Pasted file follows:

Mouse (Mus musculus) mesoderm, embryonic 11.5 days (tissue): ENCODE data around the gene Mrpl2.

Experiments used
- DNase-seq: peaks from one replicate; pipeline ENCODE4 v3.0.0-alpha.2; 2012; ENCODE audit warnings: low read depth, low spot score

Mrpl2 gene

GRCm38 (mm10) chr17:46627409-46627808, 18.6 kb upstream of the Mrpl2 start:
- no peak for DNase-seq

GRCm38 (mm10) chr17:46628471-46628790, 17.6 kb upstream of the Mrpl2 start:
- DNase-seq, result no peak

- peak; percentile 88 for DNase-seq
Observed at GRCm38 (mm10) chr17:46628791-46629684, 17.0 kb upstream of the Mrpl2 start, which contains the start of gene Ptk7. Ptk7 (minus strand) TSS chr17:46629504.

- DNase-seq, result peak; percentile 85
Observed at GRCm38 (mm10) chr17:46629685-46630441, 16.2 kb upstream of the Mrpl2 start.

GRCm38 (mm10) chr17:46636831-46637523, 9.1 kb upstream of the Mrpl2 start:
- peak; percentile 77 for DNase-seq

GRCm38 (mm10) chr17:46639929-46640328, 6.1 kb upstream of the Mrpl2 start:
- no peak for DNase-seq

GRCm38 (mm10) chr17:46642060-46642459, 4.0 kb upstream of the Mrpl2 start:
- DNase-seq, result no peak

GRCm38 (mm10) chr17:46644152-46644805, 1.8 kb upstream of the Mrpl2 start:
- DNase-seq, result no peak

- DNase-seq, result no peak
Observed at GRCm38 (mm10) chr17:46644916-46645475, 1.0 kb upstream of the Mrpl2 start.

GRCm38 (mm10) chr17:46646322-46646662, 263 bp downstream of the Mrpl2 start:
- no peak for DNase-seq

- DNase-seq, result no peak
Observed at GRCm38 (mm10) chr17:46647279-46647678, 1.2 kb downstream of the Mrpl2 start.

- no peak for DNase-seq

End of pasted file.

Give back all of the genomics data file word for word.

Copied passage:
Mouse (Mus musculus) mesoderm, embryonic 11.5 days (tissue): ENCODE data around the gene Mrpl2.

Experiments used
- DNase-seq: peaks from one replicate; pipeline ENCODE4 v3.0.0-alpha.2; 2012; ENCODE audit warnings: low read depth, low spot score

Mrpl2 gene

GRCm38 (mm10) chr17:46627409-46627808, 18.6 kb upstream of the Mrpl2 start:
- no peak for DNase-seq

GRCm38 (mm10) chr17:46628471-46628790, 17.6 kb upstream of the Mrpl2 start:
- DNase-seq, result no peak

- peak; percentile 88 for DNase-seq
Observed at GRCm38 (mm10) chr17:46628791-46629684, 17.0 kb upstream of the Mrpl2 start, which contains the start of gene Ptk7. Ptk7 (minus strand) TSS chr17:46629504.

- DNase-seq, result peak; percentile 85
Observed at GRCm38 (mm10) chr17:46629685-46630441, 16.2 kb upstream of the Mrpl2 start.

GRCm38 (mm10) chr17:46636831-46637523, 9.1 kb upstream of the Mrpl2 start:
- peak; percentile 77 for DNase-seq

GRCm38 (mm10) chr17:46639929-46640328, 6.1 kb upstream of the Mrpl2 start:
- no peak for DNase-seq

GRCm38 (mm10) chr17:46642060-46642459, 4.0 kb upstream of the Mrpl2 start:
- DNase-seq, result no peak

GRCm38 (mm10) chr17:46644152-46644805, 1.8 kb upstream of the Mrpl2 start:
- DNase-seq, result no peak

- DNase-seq, result no peak
Observed at GRCm38 (mm10) chr17:46644916-46645475, 1.0 kb upstream of the Mrpl2 start.

GRCm38 (mm10) chr17:46646322-46646662, 263 bp downstream of the Mrpl2 start:
- no peak for DNase-seq

- DNase-seq, result no peak
Observed at GRCm38 (mm10) chr17:46647279-46647678, 1.2 kb downstream of the Mrpl2 start.

- no peak for DNase-seq